Traveling to the Azores and making recordings in the field was of course interesting and fun, but then there was a year spent going through them all, obsessively editing, assembling, mixing, composing, adjusting. All of that is done alone, staring at a computer for many hours, often under headphones. And in fact most of my work is made this way. Technology allows for an amazing amount of control and freedom in making the work (I basically have a recording studio inside my laptop) but it also leads to isolation. I'm a reluctant performer myself, but I love working with musicians, and I often miss the social aspects of music making.
Since 2004 I've played with the Seattle Phonographers Union, a collective that improvises with unprocessed field recordings. That's been enjoyable, but we never work with other musicians. And in my own work I haven't really combined field recordings with live musicians. Likewise, most of my work takes the form of sound installations in galleries or museums; at that point the piece is set in stone and I'm not usually there with the audience. But at nearly an hour long, this piece felt too long to present as an installation and I couldn't think of a suitable venue. Also, several times in the past year I've used field recordings while improvising with other musicians and enjoyed it, and realized how much I missed that interaction. So inviting other musicians into this piece opens it up to a new dimension and other possibilities I can't predict.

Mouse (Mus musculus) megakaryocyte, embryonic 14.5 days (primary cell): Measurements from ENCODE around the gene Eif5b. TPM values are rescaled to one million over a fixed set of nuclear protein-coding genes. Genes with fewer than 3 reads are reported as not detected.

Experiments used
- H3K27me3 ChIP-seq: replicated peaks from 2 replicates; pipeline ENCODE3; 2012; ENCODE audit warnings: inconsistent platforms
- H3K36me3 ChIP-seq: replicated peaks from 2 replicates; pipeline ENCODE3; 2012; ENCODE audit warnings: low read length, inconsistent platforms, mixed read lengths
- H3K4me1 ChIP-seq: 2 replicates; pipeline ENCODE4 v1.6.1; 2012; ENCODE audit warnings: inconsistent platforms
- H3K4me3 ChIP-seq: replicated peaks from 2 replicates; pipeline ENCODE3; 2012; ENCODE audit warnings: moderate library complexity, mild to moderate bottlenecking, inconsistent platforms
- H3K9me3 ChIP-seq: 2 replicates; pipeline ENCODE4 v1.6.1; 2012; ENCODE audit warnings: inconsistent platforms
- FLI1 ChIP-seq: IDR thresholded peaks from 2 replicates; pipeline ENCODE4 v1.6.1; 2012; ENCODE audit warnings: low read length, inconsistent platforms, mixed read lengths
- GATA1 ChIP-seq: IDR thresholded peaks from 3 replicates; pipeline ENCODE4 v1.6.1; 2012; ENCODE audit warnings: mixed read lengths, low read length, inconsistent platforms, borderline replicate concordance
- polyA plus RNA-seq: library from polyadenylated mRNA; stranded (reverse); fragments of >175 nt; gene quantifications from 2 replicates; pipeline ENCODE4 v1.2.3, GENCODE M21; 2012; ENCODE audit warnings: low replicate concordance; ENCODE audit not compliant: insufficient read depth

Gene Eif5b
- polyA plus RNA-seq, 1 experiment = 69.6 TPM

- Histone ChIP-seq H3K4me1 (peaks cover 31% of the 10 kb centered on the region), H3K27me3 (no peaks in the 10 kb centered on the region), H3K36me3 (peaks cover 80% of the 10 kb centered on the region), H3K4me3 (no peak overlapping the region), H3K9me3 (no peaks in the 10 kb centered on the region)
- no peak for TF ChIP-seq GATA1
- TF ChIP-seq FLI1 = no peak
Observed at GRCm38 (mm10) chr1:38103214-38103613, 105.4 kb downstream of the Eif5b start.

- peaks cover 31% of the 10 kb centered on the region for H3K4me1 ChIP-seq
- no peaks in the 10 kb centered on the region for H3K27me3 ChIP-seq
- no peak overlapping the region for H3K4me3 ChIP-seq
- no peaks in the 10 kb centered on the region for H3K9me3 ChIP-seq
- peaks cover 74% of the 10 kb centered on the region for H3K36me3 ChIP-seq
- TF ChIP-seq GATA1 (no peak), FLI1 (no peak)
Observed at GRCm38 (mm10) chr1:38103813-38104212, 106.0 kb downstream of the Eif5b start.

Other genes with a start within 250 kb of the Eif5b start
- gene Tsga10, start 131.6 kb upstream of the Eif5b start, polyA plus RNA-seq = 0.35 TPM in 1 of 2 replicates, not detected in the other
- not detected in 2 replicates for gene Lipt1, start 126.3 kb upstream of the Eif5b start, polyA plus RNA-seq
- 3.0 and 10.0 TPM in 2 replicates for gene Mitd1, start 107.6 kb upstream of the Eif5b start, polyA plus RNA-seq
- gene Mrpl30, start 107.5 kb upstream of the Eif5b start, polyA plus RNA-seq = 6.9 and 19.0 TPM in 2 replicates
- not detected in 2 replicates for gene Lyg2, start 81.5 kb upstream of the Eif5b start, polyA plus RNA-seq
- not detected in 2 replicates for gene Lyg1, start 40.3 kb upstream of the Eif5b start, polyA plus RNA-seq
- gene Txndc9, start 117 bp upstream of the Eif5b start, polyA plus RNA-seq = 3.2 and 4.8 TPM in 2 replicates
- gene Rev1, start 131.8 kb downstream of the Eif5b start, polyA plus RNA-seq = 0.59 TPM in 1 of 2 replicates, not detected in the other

Something I learned early on as a composer was that choosing the musicians for a particular piece — not just the instrumentation, but the actual people — is a kind of score in itself. This is especially true when improvisation plays such a major role. Good improvisers have very distinct, individual sensibilities, sounds and techniques, and I absolutely consider that when choosing them. And for me, part of what is exciting is to hear what those unique personalities bring to the project at hand. I feel very fortunate to have such a terrific band helping me out this time: Lesli Dalaba, trumpet; Beth Fleenor, clarinet/bass clarinet; Paul Kikuchi, percussion; Naomi Siegel, trombone; Greg Sinibaldi, tenor sax/bass clarinet.
There are no written out parts or musical notation of any kind, just a timeline for the recorded part so the musicians know when each section starts and ends. Of course, I have some general ideas about what I want them to do in certain sections, but I also want to stay out of their way and let them do what they do best. Each time we run through the piece, they find their way deeper into it and come up with different ways to approach it. I'm acting as a kind of director/editor, letting them know what I think works or doesn't, encouraging them when they do something especially effective and hopefully making helpful suggestions. In this way it's very much a collaboration. The process requires a lot of mutual trust and respect, and an ability to remain open to what arises in the moment without being too stuck on preconceived ideas.
It's been so gratifying to work with this particular group of people, all of whom I greatly admire. Some of them are friends I've known for many years, some I've worked with on other projects, and some are people I've never worked with before. Some of them have played together in other contexts, some haven't. But they are all excellent musicians and composers in their own right, and each of them brings something special to this piece; it would be very different without them.